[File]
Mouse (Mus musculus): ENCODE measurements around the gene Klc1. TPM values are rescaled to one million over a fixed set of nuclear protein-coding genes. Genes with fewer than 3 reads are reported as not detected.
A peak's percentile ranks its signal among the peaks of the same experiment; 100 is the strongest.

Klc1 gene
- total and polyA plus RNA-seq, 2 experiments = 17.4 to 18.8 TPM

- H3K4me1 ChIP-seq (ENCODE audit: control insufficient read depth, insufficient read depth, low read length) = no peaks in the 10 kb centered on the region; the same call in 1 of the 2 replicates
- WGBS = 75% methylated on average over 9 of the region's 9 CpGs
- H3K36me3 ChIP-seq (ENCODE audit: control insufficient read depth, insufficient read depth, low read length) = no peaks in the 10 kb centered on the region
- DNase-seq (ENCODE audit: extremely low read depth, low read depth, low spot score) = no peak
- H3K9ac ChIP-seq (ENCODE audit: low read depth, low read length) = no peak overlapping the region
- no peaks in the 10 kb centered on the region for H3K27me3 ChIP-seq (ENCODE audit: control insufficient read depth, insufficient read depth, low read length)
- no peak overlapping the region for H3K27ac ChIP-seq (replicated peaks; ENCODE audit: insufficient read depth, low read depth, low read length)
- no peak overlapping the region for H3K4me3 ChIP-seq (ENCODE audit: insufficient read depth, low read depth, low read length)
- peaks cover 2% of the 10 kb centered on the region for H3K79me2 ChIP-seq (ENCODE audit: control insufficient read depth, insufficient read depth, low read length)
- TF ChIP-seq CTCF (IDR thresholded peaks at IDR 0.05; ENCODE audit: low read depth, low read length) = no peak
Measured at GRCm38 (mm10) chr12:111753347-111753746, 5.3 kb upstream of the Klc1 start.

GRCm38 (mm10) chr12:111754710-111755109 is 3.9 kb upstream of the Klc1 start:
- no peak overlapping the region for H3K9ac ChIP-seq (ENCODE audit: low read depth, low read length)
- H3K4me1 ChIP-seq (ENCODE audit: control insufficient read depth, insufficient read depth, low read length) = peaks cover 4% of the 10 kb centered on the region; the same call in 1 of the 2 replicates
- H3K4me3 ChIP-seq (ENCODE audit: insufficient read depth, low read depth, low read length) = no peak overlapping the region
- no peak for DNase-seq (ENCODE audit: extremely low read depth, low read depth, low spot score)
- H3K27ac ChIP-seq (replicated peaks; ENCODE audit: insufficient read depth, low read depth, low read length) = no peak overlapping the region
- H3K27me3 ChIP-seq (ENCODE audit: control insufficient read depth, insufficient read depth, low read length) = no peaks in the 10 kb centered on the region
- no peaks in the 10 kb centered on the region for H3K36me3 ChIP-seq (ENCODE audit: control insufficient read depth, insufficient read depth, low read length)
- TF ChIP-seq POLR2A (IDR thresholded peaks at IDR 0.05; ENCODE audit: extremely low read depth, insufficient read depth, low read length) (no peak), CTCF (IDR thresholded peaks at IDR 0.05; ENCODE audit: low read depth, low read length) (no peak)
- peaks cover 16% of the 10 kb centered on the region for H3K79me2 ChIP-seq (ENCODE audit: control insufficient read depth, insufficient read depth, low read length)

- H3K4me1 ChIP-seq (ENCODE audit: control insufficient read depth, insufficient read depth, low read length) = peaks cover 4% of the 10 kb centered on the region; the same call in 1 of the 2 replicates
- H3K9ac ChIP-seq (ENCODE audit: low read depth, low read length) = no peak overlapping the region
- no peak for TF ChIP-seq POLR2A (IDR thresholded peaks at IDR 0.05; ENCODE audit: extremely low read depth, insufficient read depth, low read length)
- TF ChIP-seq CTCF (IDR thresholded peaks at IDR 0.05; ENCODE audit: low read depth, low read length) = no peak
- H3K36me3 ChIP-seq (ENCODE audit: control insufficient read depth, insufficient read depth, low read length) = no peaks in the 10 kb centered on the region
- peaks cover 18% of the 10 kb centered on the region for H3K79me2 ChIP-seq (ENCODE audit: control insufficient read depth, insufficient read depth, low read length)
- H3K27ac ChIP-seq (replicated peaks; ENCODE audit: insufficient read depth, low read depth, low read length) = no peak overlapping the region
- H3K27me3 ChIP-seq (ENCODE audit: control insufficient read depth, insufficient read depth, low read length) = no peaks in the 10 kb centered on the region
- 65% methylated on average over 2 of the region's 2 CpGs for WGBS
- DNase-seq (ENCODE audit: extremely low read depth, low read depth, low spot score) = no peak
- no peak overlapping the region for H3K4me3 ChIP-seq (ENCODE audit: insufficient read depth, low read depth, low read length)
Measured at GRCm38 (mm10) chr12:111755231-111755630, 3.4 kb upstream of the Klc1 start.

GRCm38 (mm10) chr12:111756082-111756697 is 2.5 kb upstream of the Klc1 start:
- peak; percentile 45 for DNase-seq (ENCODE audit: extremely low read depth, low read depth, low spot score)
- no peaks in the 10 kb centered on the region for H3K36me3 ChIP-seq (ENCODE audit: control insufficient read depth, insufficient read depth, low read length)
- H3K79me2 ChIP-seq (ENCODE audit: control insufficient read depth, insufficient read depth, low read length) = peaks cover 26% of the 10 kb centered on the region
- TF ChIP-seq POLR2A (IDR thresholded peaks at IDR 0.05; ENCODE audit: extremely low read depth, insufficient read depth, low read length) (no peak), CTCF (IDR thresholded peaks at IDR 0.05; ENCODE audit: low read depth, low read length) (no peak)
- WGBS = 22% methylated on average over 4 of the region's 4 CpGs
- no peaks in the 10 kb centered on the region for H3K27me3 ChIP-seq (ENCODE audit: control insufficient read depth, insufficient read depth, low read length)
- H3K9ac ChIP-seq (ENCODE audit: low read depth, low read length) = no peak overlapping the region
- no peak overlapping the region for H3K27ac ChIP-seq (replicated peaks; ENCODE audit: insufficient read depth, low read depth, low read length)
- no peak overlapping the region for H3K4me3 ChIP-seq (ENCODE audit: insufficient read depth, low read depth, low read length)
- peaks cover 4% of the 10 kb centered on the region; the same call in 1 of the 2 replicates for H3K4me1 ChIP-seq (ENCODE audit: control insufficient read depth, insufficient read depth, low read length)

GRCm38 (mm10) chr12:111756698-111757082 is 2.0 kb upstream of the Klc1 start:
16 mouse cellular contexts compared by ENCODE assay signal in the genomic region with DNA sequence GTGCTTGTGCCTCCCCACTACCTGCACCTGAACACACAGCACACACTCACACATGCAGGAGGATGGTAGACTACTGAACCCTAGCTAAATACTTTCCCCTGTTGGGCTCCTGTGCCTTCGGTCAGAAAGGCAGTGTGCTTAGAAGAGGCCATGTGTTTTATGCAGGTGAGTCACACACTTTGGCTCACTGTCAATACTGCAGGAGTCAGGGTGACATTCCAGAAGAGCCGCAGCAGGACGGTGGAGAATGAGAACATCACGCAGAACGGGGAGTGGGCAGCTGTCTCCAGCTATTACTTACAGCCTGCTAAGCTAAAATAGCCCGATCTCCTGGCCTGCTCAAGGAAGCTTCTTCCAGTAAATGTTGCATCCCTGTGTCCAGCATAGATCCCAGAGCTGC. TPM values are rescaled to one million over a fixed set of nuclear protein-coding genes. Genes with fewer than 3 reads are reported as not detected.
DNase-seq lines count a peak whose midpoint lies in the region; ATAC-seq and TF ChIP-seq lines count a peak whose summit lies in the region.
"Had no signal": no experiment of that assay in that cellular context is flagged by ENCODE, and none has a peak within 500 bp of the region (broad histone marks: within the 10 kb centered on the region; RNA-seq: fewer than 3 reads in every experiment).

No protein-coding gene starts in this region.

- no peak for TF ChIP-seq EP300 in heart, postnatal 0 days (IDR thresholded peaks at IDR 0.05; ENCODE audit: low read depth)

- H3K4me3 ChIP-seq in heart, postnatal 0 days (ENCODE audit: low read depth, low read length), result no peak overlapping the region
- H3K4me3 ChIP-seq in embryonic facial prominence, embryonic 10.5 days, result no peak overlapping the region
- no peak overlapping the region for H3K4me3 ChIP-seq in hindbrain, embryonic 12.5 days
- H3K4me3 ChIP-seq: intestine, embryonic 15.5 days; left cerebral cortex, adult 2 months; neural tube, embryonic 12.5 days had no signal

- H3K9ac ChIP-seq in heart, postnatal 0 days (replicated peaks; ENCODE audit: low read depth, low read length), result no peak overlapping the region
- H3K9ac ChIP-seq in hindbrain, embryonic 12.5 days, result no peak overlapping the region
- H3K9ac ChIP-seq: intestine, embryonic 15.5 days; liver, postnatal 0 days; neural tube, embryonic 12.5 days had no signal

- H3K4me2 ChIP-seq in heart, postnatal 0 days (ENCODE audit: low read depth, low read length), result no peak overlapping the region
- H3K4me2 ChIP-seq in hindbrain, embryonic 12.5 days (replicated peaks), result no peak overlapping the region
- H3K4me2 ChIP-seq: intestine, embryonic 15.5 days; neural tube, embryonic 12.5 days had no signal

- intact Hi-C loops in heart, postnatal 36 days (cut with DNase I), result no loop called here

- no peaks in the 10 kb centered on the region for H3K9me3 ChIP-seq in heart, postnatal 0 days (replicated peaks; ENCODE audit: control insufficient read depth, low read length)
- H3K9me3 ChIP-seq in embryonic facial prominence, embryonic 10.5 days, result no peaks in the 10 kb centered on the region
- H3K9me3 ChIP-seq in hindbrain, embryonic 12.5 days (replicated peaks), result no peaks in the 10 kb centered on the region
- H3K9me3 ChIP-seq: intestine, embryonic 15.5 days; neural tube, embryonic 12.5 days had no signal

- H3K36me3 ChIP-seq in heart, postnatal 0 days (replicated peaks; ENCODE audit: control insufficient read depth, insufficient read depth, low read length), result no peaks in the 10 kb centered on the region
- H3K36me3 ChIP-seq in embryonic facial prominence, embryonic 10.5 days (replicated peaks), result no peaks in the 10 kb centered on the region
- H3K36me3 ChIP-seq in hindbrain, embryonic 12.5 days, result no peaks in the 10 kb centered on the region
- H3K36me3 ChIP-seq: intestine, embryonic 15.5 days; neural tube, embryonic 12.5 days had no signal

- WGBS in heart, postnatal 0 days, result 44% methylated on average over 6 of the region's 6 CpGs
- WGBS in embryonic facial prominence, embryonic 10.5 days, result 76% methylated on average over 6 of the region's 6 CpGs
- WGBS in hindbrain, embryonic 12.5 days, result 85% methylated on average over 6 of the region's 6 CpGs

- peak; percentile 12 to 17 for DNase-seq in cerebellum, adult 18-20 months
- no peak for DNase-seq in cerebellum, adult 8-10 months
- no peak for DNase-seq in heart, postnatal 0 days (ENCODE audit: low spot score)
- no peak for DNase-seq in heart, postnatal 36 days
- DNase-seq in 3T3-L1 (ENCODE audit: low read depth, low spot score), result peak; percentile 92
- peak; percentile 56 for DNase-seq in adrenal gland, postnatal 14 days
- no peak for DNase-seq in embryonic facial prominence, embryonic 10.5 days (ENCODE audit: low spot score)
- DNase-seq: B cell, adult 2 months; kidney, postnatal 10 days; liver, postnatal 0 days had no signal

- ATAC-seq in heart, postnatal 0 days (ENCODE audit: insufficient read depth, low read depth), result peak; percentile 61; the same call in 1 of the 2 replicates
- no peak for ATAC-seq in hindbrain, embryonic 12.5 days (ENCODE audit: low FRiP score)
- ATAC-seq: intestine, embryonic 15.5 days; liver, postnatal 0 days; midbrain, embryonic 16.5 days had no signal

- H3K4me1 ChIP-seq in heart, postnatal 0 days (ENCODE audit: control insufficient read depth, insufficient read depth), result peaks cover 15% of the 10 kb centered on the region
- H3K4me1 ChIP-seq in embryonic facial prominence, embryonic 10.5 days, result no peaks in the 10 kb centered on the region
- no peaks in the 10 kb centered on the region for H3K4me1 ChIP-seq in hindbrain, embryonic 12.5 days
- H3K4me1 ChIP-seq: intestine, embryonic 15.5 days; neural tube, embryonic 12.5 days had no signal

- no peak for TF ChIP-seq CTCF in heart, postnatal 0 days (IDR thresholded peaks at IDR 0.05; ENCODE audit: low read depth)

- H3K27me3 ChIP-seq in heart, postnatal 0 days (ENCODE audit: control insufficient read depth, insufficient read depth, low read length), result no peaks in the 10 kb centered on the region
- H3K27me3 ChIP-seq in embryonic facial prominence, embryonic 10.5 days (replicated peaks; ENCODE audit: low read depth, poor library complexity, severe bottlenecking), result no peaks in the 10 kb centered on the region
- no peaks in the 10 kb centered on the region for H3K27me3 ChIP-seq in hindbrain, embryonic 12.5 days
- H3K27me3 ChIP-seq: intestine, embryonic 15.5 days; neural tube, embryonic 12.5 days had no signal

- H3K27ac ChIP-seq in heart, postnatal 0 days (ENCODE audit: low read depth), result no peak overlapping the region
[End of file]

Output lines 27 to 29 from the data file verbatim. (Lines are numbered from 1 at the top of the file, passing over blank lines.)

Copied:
- H3K9ac ChIP-seq (ENCODE audit: low read depth, low read length) = no peak overlapping the region
- no peak for TF ChIP-seq POLR2A (IDR thresholded peaks at IDR 0.05; ENCODE audit: extremely low read depth, insufficient read depth, low read length)
- TF ChIP-seq CTCF (IDR thresholded peaks at IDR 0.05; ENCODE audit: low read depth, low read length) = no peak